Q: What is a polynomial with a single root at x equals -6 and a double root at x equals -4?

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That would be (x - 2) ( x - 5) ( x - 5). If you like, you can multiply these polynomials to get a single polynomial in standard form (i.e., not factored).

-2

If you mean a math problem, "root" is another word for "solution".The "root" of a polynomial in "x" is any value for "x" which will set the polynomial equal to zero, when evaluated.If you mean a math problem, "root" is another word for "solution".The "root" of a polynomial in "x" is any value for "x" which will set the polynomial equal to zero, when evaluated.If you mean a math problem, "root" is another word for "solution".The "root" of a polynomial in "x" is any value for "x" which will set the polynomial equal to zero, when evaluated.If you mean a math problem, "root" is another word for "solution".The "root" of a polynomial in "x" is any value for "x" which will set the polynomial equal to zero, when evaluated.

The end part of the question does not seem to make sense. The equation has three real roots, a single root at x = -1 and a double root at x = 1

A "root" of a polynomial is any value which, when replaced for the variable, results in the polynomial evaluating to zero. For example, in the polynomial x2 - 9, if you replace "x" by 3, or by -3, the resulting expression is equal to zero.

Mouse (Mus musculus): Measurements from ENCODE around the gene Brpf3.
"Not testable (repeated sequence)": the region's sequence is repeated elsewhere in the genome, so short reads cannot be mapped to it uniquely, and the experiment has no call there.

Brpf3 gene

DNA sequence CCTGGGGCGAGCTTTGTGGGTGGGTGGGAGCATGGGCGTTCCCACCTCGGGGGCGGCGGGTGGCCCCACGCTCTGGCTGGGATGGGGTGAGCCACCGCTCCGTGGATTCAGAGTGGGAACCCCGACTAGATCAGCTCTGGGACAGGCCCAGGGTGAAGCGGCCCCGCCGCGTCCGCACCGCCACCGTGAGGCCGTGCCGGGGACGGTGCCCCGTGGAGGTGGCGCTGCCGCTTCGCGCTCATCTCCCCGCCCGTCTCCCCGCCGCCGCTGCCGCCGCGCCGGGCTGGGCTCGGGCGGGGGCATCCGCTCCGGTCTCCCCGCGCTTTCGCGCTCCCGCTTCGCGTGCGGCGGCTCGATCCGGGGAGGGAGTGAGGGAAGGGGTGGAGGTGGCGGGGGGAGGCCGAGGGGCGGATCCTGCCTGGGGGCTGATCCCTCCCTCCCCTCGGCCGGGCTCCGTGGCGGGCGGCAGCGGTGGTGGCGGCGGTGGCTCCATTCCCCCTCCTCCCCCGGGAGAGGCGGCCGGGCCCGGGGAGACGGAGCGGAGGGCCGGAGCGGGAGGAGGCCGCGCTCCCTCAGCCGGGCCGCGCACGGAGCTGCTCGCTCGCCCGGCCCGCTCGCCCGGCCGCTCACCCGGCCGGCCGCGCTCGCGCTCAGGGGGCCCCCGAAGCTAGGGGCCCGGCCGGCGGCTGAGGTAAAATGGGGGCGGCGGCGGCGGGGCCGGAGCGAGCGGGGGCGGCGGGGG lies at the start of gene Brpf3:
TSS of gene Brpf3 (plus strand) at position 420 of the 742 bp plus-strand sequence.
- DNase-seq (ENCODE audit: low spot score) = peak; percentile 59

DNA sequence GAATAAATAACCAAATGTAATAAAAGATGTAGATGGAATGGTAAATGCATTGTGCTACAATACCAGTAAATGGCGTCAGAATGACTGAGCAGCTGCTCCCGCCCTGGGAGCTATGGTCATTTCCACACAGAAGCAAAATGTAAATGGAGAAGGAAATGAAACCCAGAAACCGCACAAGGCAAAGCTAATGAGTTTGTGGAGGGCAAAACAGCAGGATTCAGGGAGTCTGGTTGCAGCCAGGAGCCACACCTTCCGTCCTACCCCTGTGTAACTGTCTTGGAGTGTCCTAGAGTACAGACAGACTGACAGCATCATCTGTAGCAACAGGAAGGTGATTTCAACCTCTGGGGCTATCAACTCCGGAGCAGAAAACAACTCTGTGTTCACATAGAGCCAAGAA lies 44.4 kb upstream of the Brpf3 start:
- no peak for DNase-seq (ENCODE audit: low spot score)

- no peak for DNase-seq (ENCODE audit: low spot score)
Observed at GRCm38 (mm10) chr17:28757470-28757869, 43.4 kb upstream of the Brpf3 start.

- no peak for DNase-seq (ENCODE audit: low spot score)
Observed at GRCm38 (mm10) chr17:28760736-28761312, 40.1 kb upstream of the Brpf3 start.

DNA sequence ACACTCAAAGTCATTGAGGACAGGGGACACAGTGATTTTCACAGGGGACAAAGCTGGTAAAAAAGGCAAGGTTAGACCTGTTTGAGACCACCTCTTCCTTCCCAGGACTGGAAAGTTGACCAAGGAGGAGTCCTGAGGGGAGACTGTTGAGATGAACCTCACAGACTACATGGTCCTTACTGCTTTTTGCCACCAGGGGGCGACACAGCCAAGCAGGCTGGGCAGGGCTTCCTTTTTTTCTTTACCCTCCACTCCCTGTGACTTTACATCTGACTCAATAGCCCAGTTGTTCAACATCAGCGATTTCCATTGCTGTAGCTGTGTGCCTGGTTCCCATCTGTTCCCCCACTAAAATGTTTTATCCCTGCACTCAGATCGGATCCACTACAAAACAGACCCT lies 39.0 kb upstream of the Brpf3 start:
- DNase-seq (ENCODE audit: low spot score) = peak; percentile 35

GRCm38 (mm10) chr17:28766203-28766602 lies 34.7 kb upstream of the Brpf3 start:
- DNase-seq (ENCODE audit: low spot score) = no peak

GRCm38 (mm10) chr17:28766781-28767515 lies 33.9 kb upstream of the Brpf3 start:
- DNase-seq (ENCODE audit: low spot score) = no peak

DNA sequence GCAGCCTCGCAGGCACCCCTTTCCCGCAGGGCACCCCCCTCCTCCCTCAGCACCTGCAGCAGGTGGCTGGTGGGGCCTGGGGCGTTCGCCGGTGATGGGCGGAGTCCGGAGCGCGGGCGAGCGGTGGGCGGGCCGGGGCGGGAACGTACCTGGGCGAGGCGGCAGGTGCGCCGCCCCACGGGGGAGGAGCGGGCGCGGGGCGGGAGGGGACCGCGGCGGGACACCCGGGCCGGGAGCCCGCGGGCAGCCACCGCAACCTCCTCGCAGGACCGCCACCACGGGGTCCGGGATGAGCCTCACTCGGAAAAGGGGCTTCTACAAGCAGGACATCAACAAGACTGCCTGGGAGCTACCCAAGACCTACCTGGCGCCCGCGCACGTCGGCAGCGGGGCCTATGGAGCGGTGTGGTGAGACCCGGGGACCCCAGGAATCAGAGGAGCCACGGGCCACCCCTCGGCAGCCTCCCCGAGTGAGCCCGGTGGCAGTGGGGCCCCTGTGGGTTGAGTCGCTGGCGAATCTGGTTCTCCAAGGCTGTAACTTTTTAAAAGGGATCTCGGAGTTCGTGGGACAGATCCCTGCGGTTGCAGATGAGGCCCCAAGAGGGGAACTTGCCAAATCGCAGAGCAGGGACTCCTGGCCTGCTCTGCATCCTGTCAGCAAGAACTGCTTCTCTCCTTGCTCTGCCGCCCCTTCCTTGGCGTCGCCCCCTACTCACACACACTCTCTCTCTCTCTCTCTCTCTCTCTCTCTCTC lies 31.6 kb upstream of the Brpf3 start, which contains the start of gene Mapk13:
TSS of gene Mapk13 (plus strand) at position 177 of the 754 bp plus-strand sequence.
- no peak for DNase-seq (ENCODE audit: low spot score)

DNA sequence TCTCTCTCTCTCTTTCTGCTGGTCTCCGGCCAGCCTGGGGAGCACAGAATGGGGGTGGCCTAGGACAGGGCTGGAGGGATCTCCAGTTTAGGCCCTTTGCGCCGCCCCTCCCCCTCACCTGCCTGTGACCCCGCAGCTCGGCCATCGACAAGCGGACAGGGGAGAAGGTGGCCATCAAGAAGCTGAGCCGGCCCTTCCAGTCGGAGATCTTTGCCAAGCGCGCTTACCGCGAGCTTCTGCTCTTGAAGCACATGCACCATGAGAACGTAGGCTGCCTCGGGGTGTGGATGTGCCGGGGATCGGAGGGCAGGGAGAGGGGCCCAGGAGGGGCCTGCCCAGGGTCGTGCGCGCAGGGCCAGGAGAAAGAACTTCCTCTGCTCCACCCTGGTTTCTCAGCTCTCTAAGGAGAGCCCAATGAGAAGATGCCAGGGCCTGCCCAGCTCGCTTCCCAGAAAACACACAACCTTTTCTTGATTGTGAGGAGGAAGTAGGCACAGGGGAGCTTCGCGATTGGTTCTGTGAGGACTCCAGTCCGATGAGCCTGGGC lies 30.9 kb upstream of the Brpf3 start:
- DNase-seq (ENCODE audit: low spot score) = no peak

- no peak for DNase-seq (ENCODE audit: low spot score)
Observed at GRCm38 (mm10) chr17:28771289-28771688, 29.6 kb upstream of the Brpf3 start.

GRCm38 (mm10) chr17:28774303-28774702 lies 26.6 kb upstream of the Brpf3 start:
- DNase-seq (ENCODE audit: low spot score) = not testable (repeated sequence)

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That would be (x - 2) ( x - 5) ( x - 5). If you like, you can multiply these polynomials to get a single polynomial in standard form (i.e., not factored).

-2

4-17i

A root.

There are infinitely many polynomials which meet the requirement.The polynomial is x2 + (-a - bi - 3)x + (2a - 2bi - ai + b) = 0and the other root is x = a + bi.There is nothing in the question which requires its coefficients to be real.

1+x2 is a polynomial and doesn't have a real root.

There is not enough information. You can't calculate one root on the basis of another root. HOWEVER, if we assume that all the polynomial's coefficients are real, then if the polynomial has a complex root, then the complex conjugate of that root (in this case, 4 - 17i) must also be a root.

If you mean a math problem, "root" is another word for "solution".The "root" of a polynomial in "x" is any value for "x" which will set the polynomial equal to zero, when evaluated.If you mean a math problem, "root" is another word for "solution".The "root" of a polynomial in "x" is any value for "x" which will set the polynomial equal to zero, when evaluated.If you mean a math problem, "root" is another word for "solution".The "root" of a polynomial in "x" is any value for "x" which will set the polynomial equal to zero, when evaluated.If you mean a math problem, "root" is another word for "solution".The "root" of a polynomial in "x" is any value for "x" which will set the polynomial equal to zero, when evaluated.

The end part of the question does not seem to make sense. The equation has three real roots, a single root at x = -1 and a double root at x = 1

Yes, it is a linear polynomial.

No,

It is a polynomial if the square root is in a coefficient but not if it is applied to the variable. A polynomial can have only integer powers of the variable. Thus: sqrt(2)*x3 + 4*x + 3 is a polynomial expression but 2*x3 + 4*sqrt(x) + 3 is not.